A Tennessee program meant to mitigate the potential disenfranchising effects of a new voter identification law is reaching only a small percentage of residents who don't have ID, a new report finds.
Tennessee's voter ID law went into effect at the beginning of the year, requiring citizens to present state or federally issued photo identification, such as driver's licenses, passports or concealed handgun carry permits, in order to cast a ballot. Student IDs and library cards were excluded from the list of acceptable forms of identification, though officials in Memphis are mounting an effort to make library cards acceptable.
Pro-voter ID legislators responded to concerns over the law by requiring the state to issue free photo IDs to residents who can't afford them. According to an inquiry from the Institute for Southern Studies, however, the state has only "issued 20,923 state IDs for voting purposes to citizens in Tennessee." That potentially leaves hundreds of thousands of Tennesseans still lacking the ID they will need to vote in November.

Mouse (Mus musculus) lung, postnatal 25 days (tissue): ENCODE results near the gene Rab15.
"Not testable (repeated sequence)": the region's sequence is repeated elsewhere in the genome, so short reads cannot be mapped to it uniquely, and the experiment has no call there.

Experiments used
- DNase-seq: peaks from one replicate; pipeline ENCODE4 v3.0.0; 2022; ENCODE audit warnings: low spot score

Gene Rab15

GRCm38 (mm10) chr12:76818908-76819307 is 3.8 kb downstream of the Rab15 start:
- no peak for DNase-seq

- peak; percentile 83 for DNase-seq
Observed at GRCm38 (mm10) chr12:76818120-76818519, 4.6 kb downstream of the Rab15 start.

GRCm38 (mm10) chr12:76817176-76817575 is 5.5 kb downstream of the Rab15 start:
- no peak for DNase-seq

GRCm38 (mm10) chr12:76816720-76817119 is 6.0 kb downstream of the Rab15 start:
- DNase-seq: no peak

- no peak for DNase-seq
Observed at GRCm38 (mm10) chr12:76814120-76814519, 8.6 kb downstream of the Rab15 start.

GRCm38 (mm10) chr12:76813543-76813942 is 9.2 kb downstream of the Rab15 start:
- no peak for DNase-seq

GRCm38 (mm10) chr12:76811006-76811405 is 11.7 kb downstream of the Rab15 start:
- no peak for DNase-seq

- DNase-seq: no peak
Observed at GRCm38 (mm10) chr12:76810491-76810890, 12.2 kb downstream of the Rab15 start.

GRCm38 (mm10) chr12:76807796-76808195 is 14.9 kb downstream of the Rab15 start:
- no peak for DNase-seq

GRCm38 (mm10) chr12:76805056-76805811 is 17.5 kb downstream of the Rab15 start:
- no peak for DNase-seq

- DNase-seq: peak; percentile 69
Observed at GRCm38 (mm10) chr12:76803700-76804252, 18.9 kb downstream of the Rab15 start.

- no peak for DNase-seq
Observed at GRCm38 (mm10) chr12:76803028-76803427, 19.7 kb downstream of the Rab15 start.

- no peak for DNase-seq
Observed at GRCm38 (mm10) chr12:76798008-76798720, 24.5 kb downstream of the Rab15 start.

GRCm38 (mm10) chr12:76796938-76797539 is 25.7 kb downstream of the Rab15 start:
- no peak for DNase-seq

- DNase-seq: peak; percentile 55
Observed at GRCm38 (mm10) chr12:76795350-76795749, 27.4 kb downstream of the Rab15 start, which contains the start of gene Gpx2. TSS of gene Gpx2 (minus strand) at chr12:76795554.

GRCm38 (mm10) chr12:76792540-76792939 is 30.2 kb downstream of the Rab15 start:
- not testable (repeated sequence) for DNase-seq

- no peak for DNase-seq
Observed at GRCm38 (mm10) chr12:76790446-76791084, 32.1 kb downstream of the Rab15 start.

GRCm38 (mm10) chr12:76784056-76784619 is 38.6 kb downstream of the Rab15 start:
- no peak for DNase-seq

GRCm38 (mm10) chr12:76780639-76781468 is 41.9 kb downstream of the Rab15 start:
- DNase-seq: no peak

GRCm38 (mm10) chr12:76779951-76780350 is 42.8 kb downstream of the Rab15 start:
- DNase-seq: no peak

According to studies by voting rights group the Brennan Center, up to 10 percent of registered voters nationwide lack valid photo ID cards. Using that figure, the Institute for Southern Studies points out that Tennessee, with around 3.9 million registered voters, may be home to more than 380,000 citizens who wouldn't be able to vote if elections were held today.
OK, is there going to be a state that doesn't have these issues? think they might start learning their lessons?